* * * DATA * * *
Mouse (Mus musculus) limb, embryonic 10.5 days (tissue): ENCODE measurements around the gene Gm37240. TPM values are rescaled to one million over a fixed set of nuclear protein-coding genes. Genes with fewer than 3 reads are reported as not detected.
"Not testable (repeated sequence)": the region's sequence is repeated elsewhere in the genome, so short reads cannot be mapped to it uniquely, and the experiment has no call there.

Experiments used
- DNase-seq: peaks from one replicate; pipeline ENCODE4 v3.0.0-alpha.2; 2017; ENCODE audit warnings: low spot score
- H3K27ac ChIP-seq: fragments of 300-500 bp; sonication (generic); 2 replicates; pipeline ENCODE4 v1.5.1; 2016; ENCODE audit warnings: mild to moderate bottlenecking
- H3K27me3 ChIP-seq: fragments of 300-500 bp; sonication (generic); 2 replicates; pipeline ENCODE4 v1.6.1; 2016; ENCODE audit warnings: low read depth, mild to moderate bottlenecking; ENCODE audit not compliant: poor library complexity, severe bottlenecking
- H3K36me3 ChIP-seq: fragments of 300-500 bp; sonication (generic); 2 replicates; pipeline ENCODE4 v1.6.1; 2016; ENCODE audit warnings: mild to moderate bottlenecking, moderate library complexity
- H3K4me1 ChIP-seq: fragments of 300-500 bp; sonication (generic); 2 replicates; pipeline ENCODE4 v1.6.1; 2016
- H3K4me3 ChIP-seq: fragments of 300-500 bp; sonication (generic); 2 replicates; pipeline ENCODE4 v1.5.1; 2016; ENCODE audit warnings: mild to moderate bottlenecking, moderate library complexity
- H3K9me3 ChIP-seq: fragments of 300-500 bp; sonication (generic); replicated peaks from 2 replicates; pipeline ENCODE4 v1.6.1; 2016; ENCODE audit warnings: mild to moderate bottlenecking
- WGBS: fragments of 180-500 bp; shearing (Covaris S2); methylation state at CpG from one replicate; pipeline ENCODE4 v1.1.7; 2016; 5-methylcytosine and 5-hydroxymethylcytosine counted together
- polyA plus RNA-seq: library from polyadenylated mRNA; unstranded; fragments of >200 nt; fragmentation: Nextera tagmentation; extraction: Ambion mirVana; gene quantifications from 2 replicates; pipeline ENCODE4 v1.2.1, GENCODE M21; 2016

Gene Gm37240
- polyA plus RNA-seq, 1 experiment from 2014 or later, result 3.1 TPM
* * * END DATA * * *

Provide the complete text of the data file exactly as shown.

Mouse (Mus musculus) limb, embryonic 10.5 days (tissue): ENCODE measurements around the gene Gm37240. TPM values are rescaled to one million over a fixed set of nuclear protein-coding genes. Genes with fewer than 3 reads are reported as not detected.
"Not testable (repeated sequence)": the region's sequence is repeated elsewhere in the genome, so short reads cannot be mapped to it uniquely, and the experiment has no call there.

Experiments used
- DNase-seq: peaks from one replicate; pipeline ENCODE4 v3.0.0-alpha.2; 2017; ENCODE audit warnings: low spot score
- H3K27ac ChIP-seq: fragments of 300-500 bp; sonication (generic); 2 replicates; pipeline ENCODE4 v1.5.1; 2016; ENCODE audit warnings: mild to moderate bottlenecking
- H3K27me3 ChIP-seq: fragments of 300-500 bp; sonication (generic); 2 replicates; pipeline ENCODE4 v1.6.1; 2016; ENCODE audit warnings: low read depth, mild to moderate bottlenecking; ENCODE audit not compliant: poor library complexity, severe bottlenecking
- H3K36me3 ChIP-seq: fragments of 300-500 bp; sonication (generic); 2 replicates; pipeline ENCODE4 v1.6.1; 2016; ENCODE audit warnings: mild to moderate bottlenecking, moderate library complexity
- H3K4me1 ChIP-seq: fragments of 300-500 bp; sonication (generic); 2 replicates; pipeline ENCODE4 v1.6.1; 2016
- H3K4me3 ChIP-seq: fragments of 300-500 bp; sonication (generic); 2 replicates; pipeline ENCODE4 v1.5.1; 2016; ENCODE audit warnings: mild to moderate bottlenecking, moderate library complexity
- H3K9me3 ChIP-seq: fragments of 300-500 bp; sonication (generic); replicated peaks from 2 replicates; pipeline ENCODE4 v1.6.1; 2016; ENCODE audit warnings: mild to moderate bottlenecking
- WGBS: fragments of 180-500 bp; shearing (Covaris S2); methylation state at CpG from one replicate; pipeline ENCODE4 v1.1.7; 2016; 5-methylcytosine and 5-hydroxymethylcytosine counted together
- polyA plus RNA-seq: library from polyadenylated mRNA; unstranded; fragments of >200 nt; fragmentation: Nextera tagmentation; extraction: Ambion mirVana; gene quantifications from 2 replicates; pipeline ENCODE4 v1.2.1, GENCODE M21; 2016

Gene Gm37240
- polyA plus RNA-seq, 1 experiment from 2014 or later, result 3.1 TPM